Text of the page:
Now is the time to root out pignuts - a treasure hidden below soil in woods and meadows in May and June. Follow our advice on how to find pignuts


Follow our guide on how to find pignuts – a hidden treasure for wild foragers. In May and June, pignuts can be found growing in woods, meadows and on verges and banks. In woods pignuts can be found in areas that get sunlight, and will often be right next to a path. The edible part is the root or tuber below ground. It can be eaten raw and tastes like a hazelnut and sweet chestnut. And it sometimes has a spicy aftertaste like a radish. Plus, pignuts make a great addition to soups and stews. So follow our guide on how to find pignuts – and ensure you have the landowner’s permission.

For more suggestions on what to forage and how to use your bounty, follow our guide on how to make wild fruit jam. It uses treats from the hedgerow including bilberries, sloes, elderberries and blackberries, as well as hips and haws. Or put the elderflowers to good use. Our recipe for the best elderflower cordial is a failsafe summer staple. And our elderflower and vanilla madeleines are a treat best enjoyed straight from the oven.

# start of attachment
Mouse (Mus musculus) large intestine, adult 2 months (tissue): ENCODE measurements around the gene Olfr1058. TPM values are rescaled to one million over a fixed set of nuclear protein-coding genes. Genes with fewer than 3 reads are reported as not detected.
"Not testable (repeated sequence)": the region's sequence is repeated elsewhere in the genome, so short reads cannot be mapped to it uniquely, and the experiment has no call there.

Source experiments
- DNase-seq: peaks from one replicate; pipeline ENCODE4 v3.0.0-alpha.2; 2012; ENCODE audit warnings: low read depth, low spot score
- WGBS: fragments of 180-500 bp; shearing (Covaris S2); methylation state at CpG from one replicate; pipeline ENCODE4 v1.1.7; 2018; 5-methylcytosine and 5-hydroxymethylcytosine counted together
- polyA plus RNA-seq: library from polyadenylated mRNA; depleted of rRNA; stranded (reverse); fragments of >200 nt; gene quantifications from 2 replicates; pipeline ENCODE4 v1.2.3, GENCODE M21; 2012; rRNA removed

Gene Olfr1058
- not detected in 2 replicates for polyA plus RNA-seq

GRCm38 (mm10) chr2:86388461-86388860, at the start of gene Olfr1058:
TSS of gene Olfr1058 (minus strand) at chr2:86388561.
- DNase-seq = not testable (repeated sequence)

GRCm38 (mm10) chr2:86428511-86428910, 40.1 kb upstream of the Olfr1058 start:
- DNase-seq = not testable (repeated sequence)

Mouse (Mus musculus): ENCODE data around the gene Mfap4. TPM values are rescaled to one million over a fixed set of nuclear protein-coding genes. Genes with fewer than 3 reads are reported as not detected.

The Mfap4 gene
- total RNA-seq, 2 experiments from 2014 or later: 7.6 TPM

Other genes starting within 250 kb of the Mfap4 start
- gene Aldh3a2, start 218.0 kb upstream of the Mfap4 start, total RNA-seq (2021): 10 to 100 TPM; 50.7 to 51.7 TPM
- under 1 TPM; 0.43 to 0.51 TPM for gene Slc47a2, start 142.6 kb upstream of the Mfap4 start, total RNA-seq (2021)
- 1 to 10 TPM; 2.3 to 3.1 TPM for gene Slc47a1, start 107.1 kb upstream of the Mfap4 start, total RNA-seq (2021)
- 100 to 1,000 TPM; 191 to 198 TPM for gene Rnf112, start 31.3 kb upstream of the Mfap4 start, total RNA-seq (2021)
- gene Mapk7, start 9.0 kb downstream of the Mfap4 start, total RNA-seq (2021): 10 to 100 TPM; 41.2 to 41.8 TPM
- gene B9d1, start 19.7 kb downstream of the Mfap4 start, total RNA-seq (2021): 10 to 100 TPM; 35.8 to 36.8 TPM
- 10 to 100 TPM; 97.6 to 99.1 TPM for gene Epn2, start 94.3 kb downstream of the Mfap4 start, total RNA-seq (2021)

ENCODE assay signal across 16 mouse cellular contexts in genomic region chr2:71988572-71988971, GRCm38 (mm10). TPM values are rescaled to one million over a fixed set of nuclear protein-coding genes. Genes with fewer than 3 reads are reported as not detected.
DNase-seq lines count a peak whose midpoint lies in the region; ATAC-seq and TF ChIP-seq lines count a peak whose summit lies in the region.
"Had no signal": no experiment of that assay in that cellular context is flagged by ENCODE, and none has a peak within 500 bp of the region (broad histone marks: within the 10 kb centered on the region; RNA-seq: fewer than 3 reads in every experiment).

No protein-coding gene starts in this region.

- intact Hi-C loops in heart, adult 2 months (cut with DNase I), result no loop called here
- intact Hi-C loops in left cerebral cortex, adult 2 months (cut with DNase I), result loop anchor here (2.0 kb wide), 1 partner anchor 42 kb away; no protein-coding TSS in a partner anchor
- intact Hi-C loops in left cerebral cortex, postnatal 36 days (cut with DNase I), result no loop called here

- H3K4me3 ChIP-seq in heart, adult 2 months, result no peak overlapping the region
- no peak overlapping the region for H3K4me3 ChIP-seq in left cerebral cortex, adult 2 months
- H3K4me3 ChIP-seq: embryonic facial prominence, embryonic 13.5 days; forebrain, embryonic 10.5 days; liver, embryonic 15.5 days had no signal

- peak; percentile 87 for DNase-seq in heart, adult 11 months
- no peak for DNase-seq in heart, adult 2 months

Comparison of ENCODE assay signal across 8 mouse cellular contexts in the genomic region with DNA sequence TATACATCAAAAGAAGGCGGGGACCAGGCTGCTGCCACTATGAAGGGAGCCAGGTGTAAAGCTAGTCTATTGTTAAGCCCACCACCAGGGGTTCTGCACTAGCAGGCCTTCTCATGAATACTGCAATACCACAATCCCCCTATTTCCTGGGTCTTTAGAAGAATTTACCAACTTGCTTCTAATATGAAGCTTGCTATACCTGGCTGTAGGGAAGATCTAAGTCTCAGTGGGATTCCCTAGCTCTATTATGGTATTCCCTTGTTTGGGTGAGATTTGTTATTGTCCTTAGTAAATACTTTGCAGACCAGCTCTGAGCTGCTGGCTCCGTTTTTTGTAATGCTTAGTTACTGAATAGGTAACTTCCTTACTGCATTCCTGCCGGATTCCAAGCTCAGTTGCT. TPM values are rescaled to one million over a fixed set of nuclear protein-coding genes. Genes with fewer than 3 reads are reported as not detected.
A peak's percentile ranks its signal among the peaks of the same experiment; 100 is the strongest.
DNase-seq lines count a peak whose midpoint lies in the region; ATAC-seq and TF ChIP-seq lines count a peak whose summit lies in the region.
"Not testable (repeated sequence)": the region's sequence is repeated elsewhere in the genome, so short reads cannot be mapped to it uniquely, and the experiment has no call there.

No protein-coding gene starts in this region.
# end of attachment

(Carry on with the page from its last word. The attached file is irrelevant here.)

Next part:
Can you please pass on some tips for finding pignuts. My grandfather used to talk fondly of trying to find them.
WG-S, by email

Pignut (Conopodium majus) is a small, perennial herb that looks similar to a feathery version of cow parsley. It has small, creamy flowers that smell sweet and floral.The pignut is on the root. It can be a couple of inches deep under the soil and hard to find. They vary in size from a chickpea to a sweet chestnut. The pignut has a sweet, aromatic flavour. This plant grows very well in acid-neutral soil and can be found in woods, meadows and on verges and banks in May and June. It is wise to ask permission from the landowner before you unearth this delightful buried treasure.